Federal Prosecutors in Manhattan have filed criminal charges against Navnoor Kang, a former investment manager at the New York State Common Retirement Fund, and broker Deborah Kelley. The two of them are accused of directing over $2B in business to two broker-dealers in return for bribes, including money, expensive jewelry, cocaine, Paul McCartney concert tickets, prostitutes, and other lavish expenses. This is the latest “pay-to-play” scam involving the state’s pension fund, which is the third largest in the US.
Kang, who previously served as managing director at Sterne Agee Group Inc., allegedly accepted over $100K in bribes for purportedly leveraging his role as director of fixed income for the pension fund to send up to $2.5B in state business to Kelley and another broker, Gregg Schonhorn of FTN Financial Securities Corp. As a result of Kang sending this business their way, Kelley and Schonhorn made millions of dollars in commissions.
Schonhorn has already pleaded guilty to his involvement in the pay-to-play scam. According to prosecutors, in 2014, Schonhorn’s firm did $1.5M in business with the NY pension fund. By 2016, that figure was at over $2.3B. Kelly’s broker-dealer, meantime, went from having no business with the New York pension fund in 2014 to $179M in business this year.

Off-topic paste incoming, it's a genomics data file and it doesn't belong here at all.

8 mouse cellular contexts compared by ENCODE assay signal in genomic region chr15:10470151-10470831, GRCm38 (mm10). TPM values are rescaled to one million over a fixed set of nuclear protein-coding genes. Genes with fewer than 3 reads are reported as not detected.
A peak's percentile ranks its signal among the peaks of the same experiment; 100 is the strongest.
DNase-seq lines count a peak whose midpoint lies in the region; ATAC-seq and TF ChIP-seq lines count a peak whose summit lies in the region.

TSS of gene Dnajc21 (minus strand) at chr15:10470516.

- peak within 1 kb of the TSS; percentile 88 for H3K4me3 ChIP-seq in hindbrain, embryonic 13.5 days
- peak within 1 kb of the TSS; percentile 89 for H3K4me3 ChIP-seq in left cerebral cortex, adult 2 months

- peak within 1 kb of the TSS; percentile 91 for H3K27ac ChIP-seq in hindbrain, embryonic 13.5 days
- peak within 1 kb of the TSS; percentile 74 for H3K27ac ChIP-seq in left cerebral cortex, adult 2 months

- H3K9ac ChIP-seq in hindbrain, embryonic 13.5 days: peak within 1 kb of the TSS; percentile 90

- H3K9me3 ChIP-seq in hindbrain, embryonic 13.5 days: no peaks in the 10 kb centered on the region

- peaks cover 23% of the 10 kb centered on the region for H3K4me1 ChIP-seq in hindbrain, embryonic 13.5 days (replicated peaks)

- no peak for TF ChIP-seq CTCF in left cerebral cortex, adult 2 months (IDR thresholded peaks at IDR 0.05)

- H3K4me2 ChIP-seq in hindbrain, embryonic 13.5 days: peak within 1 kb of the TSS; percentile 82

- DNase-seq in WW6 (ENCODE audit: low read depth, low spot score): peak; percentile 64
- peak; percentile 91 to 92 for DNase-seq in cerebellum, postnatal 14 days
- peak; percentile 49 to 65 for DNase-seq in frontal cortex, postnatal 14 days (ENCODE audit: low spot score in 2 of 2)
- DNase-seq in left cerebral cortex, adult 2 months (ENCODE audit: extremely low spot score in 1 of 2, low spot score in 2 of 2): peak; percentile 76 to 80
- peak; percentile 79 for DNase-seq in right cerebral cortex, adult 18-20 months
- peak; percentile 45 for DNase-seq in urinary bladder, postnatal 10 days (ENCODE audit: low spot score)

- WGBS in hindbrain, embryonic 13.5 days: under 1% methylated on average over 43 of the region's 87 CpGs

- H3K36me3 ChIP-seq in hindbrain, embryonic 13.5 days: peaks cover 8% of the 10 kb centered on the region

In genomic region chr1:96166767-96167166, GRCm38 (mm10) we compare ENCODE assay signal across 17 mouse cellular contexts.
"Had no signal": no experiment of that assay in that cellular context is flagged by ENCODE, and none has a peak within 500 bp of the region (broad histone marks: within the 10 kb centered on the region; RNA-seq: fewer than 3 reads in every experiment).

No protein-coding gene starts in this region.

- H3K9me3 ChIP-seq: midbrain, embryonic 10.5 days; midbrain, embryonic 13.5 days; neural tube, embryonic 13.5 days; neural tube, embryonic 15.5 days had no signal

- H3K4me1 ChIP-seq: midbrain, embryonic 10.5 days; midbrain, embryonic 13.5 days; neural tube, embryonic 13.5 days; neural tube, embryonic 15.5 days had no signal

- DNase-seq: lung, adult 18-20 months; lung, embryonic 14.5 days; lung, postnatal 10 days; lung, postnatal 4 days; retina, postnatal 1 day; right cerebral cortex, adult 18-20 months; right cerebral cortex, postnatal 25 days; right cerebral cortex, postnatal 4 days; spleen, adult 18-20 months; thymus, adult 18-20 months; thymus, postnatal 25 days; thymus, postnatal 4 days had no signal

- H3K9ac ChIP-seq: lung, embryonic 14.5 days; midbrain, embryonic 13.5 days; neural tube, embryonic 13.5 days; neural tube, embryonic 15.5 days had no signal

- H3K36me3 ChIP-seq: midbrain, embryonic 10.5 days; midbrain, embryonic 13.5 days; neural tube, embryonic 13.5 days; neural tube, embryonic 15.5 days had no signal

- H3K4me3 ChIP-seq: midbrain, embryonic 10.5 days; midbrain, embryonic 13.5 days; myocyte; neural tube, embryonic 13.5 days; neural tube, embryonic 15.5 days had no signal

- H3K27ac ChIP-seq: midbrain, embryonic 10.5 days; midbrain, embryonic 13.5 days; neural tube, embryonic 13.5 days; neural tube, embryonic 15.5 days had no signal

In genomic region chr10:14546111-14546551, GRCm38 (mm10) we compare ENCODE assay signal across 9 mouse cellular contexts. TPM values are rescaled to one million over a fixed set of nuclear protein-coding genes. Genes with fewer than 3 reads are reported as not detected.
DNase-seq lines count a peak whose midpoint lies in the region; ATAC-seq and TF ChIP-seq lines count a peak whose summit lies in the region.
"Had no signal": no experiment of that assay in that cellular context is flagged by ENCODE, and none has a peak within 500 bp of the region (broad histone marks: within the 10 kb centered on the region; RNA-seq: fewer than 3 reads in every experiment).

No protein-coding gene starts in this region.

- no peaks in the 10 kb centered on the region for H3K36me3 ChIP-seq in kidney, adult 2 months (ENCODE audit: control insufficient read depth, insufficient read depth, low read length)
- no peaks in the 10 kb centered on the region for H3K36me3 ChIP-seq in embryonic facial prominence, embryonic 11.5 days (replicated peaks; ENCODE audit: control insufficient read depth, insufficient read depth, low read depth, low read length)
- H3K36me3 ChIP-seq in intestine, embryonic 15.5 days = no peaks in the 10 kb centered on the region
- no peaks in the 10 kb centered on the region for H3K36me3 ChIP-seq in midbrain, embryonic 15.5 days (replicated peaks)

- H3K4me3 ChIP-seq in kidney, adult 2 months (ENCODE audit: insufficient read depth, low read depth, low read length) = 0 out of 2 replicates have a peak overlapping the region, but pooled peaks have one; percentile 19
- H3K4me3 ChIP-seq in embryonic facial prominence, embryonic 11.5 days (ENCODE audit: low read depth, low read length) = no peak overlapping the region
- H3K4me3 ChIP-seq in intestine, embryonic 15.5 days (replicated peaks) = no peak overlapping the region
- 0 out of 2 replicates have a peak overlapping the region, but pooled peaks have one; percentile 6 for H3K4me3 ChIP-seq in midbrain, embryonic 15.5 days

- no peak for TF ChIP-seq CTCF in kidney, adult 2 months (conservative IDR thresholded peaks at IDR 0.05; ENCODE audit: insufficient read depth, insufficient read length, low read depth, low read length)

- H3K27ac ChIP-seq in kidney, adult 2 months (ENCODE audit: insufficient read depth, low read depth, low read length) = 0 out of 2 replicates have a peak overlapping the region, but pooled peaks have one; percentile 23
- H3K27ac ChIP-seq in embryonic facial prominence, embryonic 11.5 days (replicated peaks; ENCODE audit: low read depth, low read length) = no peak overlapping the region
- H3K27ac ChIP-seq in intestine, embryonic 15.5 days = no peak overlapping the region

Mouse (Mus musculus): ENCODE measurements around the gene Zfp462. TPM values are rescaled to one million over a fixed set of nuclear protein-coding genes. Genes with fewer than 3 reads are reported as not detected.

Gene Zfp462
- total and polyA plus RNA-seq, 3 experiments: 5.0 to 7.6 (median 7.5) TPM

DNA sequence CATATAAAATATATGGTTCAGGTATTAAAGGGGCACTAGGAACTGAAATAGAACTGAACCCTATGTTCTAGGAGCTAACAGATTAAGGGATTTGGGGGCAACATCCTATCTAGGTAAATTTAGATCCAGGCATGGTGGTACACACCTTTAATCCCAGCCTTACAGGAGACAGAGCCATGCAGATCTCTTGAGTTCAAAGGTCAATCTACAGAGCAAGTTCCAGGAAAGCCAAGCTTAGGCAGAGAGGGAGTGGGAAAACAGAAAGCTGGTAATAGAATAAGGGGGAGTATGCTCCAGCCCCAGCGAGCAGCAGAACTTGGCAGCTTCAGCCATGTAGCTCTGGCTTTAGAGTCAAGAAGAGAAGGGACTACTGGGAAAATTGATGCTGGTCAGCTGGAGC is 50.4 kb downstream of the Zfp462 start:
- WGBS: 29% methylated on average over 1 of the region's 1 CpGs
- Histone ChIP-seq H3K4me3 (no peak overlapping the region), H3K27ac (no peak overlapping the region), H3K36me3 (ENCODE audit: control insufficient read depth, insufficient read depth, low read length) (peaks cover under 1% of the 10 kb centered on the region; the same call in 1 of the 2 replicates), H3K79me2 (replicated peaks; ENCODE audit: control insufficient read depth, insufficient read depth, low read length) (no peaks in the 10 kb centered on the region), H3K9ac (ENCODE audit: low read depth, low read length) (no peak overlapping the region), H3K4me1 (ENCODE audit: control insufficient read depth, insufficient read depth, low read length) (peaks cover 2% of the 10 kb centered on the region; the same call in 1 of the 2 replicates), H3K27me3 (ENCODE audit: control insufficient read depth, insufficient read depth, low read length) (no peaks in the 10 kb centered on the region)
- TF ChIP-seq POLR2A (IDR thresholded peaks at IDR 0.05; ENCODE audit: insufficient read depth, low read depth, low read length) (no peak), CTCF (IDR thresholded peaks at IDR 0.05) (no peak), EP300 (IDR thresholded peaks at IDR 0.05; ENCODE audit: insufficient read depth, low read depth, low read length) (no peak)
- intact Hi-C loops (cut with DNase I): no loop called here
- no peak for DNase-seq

Kang and Kelley face multiple criminal charges, including securities fraud and wire fraud.
Meantime, the U.S. Securities and Exchange Commission has filed charges against Kang, Schonhorn, and Kelley. The regulator said that as a pension fund fiduciary, Kang was obligated to disclose his receipt of any gifts he received from the two brokers but he did not submit any such reports. The regulator is accusing Kang of violating the Securities Act and the Exchange Act’s antifraud provisions. The SEC claims that the two brokers not only participated in Kang’s fraud, but also they aided and abetted it. As a result they also violated the anti-fraud provisions.
Before working at the fund, say authorities, Kang was fired from his job as a fixed-income trader and asset management firm VP for allegedly violated the company’s ethics and compliance policies. The SEC’s complaint contends that when the New York State fund hired Kang in 2014, he lied during his job interview about why the firm let him go.
Prosecutors Charge NY Pension Fund Employee in Sex and Drugs Pay-to-Play Scheme, Forbes, December 21, 2016
The SEC Complaint (PDF)